With the rush for a deal on, the government should consider a Brexit implementation period so businesses aren’t left in the lurch
EU's chief negotiator Michel Barnier (left) arriving from the Eurostar with EU Ambassador to the UK, Joao Vale de Almeida for negotiations on a free trade deal between the EU and the UK in September [Credit: PA Images]
After a tumultuous year for business, if a trade deal with the EU is agreed, an implementation period may be needed to help both government and business adjust with minimum impact
Boris Johnson’s first year in office has not gone to plan. Elected in December 2019 with an 80-seat majority, he entered 2020 with a commitment to “Get Brexit Done”, a promise of an oven ready deal, and a pledge to not extend the transition period under any circumstance. Events, namely a global pandemic that engulfed continents and governments, took over, and the Prime Minister has been forced to shelve his long-term visions and embrace crisis management instead.
Businesses have been on this tumultuous ride with him. Faced with restrictions usually reserved for world wars, industries of all sizes have had to adjust to the huge economic consequences of societal lockdowns, transformed working conditions and consumer behaviours and the dislocation of global manufacturing and supply networks.
Rapid, generous and unprecedented support schemes, such as the Job Retention Scheme, staved off forced business closures, but many are now struggling to stay afloat during the current Covid second wave and looking pessimistically to the horizon; bracing themselves for a potential cliff edge when the UK leaves the transition period on 31 December 2020.
A no deal exit would result in immediate tariffs, checks and delays for British businesses, and is therefore largely cautioned against by all sectors of Industry and most political interests. With little over a month to go, a deal is still tantalizingly possible but increasingly likely to fall short of the zero-quota/zero-tariff deal aimed at originally by the Prime Minister.
Whatever terms the UK leaves on, businesses will struggle to make the necessary changes in time and are likely to face extreme difficulties as a result.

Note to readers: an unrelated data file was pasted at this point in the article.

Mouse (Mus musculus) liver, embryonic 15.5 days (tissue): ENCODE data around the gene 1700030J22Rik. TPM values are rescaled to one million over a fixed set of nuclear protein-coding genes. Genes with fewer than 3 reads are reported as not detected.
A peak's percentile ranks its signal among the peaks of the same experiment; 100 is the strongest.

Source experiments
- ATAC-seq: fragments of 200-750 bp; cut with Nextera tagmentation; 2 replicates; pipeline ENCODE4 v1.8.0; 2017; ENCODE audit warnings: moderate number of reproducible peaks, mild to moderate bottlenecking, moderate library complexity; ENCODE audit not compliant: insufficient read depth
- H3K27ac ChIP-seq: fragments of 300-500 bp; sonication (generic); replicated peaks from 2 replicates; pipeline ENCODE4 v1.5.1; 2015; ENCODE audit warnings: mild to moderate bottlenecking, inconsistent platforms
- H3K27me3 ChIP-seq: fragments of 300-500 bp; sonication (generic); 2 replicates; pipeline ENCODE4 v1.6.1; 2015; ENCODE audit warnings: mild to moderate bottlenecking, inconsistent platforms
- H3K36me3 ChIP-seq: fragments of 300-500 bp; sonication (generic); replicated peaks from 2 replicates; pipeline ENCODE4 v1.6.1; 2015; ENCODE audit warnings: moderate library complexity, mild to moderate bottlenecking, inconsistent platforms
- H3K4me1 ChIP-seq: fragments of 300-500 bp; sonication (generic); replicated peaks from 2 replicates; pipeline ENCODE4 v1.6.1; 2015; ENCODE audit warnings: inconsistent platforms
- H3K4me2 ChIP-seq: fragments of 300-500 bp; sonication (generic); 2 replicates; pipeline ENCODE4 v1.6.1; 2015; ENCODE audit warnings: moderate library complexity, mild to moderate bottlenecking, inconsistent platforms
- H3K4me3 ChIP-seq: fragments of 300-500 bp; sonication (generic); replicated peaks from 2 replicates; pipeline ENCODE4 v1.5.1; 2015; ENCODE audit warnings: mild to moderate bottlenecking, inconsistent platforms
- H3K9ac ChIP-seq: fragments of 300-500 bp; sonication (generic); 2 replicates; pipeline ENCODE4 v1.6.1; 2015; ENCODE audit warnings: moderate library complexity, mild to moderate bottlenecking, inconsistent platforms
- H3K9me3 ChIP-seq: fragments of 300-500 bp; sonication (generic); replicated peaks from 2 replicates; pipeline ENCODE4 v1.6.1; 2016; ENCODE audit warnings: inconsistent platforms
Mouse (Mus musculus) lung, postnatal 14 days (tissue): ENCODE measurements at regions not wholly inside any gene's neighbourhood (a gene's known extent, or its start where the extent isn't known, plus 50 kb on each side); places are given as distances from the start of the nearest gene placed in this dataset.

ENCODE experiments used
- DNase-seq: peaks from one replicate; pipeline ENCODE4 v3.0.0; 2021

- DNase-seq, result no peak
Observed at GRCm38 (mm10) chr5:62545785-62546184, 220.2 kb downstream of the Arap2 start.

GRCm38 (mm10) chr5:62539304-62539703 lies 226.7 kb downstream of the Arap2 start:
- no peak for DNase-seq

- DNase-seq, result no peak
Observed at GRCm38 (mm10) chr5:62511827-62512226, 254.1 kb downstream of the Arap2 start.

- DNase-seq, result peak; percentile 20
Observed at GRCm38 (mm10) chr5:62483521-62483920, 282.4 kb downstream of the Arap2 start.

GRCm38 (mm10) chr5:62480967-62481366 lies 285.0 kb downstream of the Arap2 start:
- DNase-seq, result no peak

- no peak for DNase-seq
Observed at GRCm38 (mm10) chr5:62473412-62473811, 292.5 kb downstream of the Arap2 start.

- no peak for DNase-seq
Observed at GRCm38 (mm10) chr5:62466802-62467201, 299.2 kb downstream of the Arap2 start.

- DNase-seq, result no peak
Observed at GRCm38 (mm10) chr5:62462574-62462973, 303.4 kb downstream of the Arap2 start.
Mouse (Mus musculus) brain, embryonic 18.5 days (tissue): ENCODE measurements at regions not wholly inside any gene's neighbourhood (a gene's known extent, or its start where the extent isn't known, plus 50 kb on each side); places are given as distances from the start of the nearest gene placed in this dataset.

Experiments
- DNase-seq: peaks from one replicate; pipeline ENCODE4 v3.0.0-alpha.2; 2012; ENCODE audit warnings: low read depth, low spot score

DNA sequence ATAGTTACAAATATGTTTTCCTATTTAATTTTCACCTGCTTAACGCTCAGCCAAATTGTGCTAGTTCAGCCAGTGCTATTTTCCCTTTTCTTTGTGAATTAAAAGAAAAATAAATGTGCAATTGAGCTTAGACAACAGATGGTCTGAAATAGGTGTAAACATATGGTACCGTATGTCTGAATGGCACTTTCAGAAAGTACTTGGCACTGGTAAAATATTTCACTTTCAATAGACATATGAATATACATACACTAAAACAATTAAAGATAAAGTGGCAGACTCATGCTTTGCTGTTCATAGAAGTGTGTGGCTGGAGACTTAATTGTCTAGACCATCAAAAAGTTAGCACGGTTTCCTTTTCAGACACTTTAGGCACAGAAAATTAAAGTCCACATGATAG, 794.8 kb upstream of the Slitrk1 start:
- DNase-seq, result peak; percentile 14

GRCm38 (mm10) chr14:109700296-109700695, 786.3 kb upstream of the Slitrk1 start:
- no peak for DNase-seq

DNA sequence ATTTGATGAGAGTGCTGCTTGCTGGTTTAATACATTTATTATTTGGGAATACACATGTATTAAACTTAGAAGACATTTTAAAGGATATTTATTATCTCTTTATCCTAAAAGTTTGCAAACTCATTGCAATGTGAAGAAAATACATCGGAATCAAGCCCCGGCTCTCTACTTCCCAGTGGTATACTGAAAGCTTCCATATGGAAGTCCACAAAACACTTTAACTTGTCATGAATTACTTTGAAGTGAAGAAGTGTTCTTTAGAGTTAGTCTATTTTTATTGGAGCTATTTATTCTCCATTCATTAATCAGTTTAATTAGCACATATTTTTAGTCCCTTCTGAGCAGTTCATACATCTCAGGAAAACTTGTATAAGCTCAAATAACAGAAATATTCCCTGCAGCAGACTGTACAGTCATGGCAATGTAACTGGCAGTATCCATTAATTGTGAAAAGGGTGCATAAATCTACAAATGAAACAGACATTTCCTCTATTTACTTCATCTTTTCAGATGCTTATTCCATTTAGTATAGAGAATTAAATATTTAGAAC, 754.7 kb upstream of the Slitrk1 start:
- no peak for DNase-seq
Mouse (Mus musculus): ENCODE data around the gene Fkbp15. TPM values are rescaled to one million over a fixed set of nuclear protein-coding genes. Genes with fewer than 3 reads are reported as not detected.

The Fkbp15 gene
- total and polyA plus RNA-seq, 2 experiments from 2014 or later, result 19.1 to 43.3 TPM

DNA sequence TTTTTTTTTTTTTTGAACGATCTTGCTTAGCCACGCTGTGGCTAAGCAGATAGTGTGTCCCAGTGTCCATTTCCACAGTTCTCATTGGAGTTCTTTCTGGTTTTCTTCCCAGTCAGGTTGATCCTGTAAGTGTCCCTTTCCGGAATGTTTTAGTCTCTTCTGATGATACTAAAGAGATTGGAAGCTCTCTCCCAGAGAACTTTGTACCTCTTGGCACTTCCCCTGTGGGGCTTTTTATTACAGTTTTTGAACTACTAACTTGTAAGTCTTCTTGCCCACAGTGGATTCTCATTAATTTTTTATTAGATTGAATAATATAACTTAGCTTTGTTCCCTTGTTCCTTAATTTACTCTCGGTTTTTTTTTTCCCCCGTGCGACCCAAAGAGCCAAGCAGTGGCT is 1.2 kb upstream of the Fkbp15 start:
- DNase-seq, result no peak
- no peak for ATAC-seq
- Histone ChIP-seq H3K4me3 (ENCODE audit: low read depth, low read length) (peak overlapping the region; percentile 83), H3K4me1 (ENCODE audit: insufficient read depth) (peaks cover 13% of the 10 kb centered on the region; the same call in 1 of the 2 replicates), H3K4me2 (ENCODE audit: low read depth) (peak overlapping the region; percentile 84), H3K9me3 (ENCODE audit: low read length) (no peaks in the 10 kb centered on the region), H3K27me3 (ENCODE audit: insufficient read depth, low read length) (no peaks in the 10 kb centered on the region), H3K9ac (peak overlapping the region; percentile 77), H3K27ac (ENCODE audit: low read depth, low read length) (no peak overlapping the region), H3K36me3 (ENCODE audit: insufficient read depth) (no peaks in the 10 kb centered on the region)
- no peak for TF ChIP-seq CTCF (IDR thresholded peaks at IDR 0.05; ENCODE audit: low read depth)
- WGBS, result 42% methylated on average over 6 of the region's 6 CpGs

Despite the government launching a new advertising campaign in October, and HMRC writing to 200,000 firms to advise on new custom and tax rules, a recent YouGov poll showed that only one in five businesses felt well prepared for the end of the transition period, with 30% stating they were poorly or very poorly prepared.
In a recent appearance in front of the Treasury Select Committee, Lord Agnew of Oulton, a Cabinet Office minister, accused traders of adopting a “head in the sand” approach to the transition period, and failing to engage in an “energetic way.”
The comments proved contentious in the business community, with many highlighting the frustration felt about the lack of detail on what to prepare for. Arguably, a few businesses have shied away from preparing for the ‘worst-case’ no deal exit simply because the impact and scale of adjustments are so challenging that they opt to gamble that it will never happen.
But preparing for the UK and EU agreeing to some form of trade deal is also problematic. Without knowing the specific terms of any UK/EU deal, it is extremely difficult for many sectors to engage in detailed, long term planning and make changes to their supply chains and operating models.
And it is not only lack of detail that is hampering preparation efforts. In the lead up to the various Article 50 exit deadlines, many businesses undertook preparatory work to build up financial reserves and stockpiles of goods. However, the pandemic ate into these and restocking the reserves is an extremely costly endeavor which few can now afford, even if their global supply networks were fully functioning.
In the face of these challenges, a short six-month implementation – not transition - period in 2021 would have many advantages to both government and Business in allowing preparations to be informed by a clear understanding of the future trading relationship between the UK and EU.
While the Pfizer-BioNTech and Moderna vaccines have improved forecasts significantly, offering a light at the end of the tunnel for individuals and economies, the UK will still likely enter 2021 in the midst of a second wave – with restrictions in place – and spend much of the year in recovery mode. Businesses will still require support to deal with the pandemic, and the government may find that an opportunity to avoid additional support measures and further borrowing is worth a little political capital.
Laura Hutchinson is Dods Head of UK Business and Political Intelligence